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COVID-19: What Healthcare Policy Lessons Have We Learned?

By: Rich Bagger

The life sciences research and development ecosystem, based largely in the United States, is racing to defeat COVID-19, with 140 plus vaccine development programs underway and over 1,400 clinical trials evaluating nearly 500 potential treatments. Together with the heroic efforts of front-line healthcare workers and public health leaders across the country and around the world, medical innovation offers great promise to see us through this crisis. And, once COVID-19 is defeated, it will be time for a national conversation about what lessons we have learned for public health and our healthcare system.

Some of the topics for that (hopefully thoughtful and inclusive) discussion include:

  • The importance of maintaining the policy environment that is so conducive to medical innovation in the United States. Now is not the time to pursue policies that put future innovation at risk.
  • Patient access to healthcare, including health coverage with affordable cost-sharing and without hurdles to accessing treatment. It is important for patient access and health care outcomes that many forms of COVID-19 treatment are available without deductibles, co-payments and co-insurance. The same is true for other serious medical conditions, as well as for health screening, prevention and wellness. Patient costs should be lowest for healthcare that contributes most to improved health outcomes, and patients with serious diseases should not face disproportionately higher cost-sharing.
  • The central role of hospitals and medical providers to our health care infrastructure. Hospitals and the health care professionals who work in hospitals are the last line of defense in a public health crisis. They need the resources to be ready for a resurgence of COVID-19 or future public health emergencies.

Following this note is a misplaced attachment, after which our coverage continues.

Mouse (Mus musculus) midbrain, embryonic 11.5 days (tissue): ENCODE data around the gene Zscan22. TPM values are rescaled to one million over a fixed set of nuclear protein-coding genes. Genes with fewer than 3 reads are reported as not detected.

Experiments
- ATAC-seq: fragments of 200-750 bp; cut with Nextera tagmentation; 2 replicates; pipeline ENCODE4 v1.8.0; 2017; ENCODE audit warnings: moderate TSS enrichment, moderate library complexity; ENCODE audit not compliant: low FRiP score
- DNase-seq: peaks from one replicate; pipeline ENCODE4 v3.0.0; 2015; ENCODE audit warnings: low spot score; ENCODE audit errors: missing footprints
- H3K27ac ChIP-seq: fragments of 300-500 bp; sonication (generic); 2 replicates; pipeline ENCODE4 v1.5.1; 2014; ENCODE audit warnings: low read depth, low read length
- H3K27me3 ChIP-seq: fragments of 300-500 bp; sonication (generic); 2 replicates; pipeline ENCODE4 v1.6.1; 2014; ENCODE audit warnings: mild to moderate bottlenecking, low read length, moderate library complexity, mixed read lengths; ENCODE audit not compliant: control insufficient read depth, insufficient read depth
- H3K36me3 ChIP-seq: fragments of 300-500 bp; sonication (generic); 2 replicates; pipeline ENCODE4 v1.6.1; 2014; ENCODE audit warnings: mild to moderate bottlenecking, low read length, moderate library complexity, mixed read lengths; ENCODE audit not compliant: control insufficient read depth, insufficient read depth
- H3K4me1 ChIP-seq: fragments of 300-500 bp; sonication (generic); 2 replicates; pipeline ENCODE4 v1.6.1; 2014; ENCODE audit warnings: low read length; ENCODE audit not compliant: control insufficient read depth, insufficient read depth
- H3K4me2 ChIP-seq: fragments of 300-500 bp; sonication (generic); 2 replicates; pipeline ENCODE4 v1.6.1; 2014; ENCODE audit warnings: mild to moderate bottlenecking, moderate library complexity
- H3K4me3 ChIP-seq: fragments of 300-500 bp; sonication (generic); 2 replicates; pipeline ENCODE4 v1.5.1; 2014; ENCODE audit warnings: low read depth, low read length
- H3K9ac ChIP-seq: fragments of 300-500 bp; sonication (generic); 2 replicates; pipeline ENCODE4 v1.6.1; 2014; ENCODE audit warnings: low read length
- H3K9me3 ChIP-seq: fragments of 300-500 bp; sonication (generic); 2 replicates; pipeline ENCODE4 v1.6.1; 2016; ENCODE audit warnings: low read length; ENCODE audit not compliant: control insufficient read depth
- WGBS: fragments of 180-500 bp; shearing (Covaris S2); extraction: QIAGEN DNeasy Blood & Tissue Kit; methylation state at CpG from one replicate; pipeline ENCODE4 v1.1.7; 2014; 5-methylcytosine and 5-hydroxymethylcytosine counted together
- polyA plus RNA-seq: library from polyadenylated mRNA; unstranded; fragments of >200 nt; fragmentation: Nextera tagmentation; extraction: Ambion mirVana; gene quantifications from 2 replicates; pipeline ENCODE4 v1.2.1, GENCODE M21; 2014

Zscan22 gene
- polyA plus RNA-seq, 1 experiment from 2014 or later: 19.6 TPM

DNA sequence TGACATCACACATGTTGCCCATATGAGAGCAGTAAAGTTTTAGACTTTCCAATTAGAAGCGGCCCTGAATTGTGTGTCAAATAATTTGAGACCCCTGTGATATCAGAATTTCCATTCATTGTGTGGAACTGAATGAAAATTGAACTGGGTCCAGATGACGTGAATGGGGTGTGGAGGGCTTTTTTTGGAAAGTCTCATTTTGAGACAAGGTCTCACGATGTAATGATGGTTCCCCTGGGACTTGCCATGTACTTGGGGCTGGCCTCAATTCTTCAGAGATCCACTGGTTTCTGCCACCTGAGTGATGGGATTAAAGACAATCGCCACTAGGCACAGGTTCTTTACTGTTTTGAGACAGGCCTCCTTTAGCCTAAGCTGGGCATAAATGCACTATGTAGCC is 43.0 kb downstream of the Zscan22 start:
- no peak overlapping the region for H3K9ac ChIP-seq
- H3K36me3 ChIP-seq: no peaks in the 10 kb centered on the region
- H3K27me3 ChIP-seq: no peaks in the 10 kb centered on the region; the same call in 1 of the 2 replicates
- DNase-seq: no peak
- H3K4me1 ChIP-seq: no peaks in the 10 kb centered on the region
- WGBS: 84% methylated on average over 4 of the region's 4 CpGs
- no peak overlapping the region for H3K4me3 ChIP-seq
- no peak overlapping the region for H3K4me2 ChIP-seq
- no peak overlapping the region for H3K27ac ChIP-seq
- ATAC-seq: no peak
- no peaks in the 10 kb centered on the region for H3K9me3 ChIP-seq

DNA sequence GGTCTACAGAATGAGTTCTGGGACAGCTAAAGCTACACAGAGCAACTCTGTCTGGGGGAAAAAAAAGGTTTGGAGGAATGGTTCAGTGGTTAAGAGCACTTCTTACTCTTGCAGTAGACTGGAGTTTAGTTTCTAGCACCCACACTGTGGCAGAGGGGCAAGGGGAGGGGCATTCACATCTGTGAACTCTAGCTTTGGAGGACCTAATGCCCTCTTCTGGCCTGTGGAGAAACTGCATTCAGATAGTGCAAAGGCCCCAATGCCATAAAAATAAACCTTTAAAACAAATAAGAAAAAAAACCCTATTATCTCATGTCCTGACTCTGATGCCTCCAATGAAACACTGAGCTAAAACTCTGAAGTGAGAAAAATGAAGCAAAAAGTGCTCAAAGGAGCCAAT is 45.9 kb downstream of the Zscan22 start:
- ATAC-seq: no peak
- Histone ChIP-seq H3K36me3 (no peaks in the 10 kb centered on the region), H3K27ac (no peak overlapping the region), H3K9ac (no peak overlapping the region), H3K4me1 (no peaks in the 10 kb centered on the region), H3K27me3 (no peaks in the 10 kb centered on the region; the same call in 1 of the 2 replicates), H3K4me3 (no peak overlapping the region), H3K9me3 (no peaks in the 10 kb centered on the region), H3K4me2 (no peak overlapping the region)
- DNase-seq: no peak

• The value of Telehealth for expanding access to health care. Patients and medical professionals nationwide relied on Telehealth during the pandemic to maintain access to health care while reducing visits to medical facilities. That experience helped reveal the ongoing value to Telehealth, when combined with in person medical screening and treatment, to optimize patient access and care. Consideration should be given to making permanent many of the regulatory flexibilities for Telehealth that were put in place during the public health emergency.
  • Building on best practices deployed during the past few months by continuing to invest in sufficient and up-to-date stockpiles of medical equipment and PPE, and supporting innovative partnerships to increase domestic production capacity.
  • Considering how incentives and tax policy can help ensure increased production of medical products and supplies in the United States, including in Puerto Rico.

There are undoubtedly many additional topics that should be part of the health care conversation once we beat back COVID-19. Rather than reflexively snap back completely to the pre-COVID policy debate around health care, I am hopeful that the crisis presents all healthcare stakeholders with an opportunity to think anew about our healthcare system in a post-COVID world.